What is 'exposure compensation'?
During my short course delivered from the Photography Institute, I was asked to explore 'exposure compensation'. Admitted, even after using cameras and teaching digital photography for well over a decade, I knew very little about the benefits of exposure compensation and how it can effect your images.
In short, exposure compensation allows you to override and adjust the exposure values set on your camera. In Automatic Mode (A) and Program Mode (P), the DSLR will automatically adjust the setting for optimal exposure, however, if you set the mode dial to M (Manual) or AV (Aperture Priority), you can dial up/down the exposure levels. This can be done by pressing the AV button with "+-" symbol (on a conventional Canon DSLR), and rotating the main dial left (to decrease) and right (to increase).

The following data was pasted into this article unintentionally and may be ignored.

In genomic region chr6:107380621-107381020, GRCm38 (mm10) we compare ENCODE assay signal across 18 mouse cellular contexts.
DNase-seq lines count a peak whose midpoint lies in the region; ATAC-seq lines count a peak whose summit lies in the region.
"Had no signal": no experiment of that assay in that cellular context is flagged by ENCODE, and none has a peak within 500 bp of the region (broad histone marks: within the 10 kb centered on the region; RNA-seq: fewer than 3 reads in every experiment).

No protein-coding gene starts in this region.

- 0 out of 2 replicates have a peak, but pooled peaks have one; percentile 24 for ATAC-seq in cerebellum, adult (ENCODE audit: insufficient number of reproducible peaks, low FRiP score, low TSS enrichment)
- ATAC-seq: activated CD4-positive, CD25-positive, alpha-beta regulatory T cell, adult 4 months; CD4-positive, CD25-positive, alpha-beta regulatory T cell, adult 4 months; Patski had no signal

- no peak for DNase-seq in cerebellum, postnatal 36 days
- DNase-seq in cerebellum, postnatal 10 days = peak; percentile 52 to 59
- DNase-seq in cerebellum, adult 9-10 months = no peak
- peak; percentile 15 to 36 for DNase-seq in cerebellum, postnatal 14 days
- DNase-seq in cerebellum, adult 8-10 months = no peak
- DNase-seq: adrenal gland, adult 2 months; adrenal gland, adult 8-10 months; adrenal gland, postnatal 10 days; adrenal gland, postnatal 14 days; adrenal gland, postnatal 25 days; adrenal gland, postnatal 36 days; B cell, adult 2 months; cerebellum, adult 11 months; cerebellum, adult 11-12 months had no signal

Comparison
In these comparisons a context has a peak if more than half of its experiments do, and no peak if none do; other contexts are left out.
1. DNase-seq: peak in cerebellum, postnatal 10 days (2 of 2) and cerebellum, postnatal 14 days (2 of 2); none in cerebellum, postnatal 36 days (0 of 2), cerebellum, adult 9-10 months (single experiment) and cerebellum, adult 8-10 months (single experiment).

If you believe the setting requires the need for exposure compensation, increasing the compensation level will make your image/subject lighter and decreasing the compensation will make the image/subject darker.
How is this useful?
When taking a light reading and measuring for correct exposure, the camera may not always be accurate, or your subject may be too bright/dark against the background. Figure One is a good example of this, as the camera is correctly exposing the background, however, the main subject is too dark.
By adjusting the 'exposure compensation', in this case, by dialling it up to 3, the exposure is much more balanced and the figure in the foreground can be seen (see Figure Two).